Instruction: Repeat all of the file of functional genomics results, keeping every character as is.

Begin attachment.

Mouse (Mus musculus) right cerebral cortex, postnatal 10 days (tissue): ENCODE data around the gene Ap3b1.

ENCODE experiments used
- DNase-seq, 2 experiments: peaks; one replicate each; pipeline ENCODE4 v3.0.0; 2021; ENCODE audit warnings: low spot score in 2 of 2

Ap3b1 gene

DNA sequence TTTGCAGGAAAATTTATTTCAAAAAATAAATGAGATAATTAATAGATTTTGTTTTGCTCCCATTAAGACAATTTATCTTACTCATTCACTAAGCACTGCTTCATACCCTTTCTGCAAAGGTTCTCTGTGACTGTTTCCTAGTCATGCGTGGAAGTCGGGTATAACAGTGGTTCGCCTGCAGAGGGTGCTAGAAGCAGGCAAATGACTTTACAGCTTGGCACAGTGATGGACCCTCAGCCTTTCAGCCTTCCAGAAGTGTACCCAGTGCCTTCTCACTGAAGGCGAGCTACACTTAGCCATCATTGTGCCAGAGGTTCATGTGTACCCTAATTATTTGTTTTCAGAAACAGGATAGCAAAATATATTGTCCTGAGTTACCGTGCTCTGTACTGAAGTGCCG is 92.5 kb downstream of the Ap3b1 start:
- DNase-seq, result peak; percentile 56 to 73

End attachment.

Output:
Mouse (Mus musculus) right cerebral cortex, postnatal 10 days (tissue): ENCODE data around the gene Ap3b1.

ENCODE experiments used
- DNase-seq, 2 experiments: peaks; one replicate each; pipeline ENCODE4 v3.0.0; 2021; ENCODE audit warnings: low spot score in 2 of 2

Ap3b1 gene

DNA sequence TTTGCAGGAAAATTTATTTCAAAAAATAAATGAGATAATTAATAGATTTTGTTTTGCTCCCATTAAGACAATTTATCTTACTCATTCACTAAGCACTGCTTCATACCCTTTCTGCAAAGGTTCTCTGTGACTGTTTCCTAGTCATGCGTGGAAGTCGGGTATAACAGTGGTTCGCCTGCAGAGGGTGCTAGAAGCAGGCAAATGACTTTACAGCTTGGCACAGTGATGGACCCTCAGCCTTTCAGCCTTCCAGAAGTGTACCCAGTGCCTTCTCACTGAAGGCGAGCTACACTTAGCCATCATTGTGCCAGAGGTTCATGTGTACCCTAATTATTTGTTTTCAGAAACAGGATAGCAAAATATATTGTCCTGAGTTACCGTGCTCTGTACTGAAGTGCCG is 92.5 kb downstream of the Ap3b1 start:
- DNase-seq, result peak; percentile 56 to 73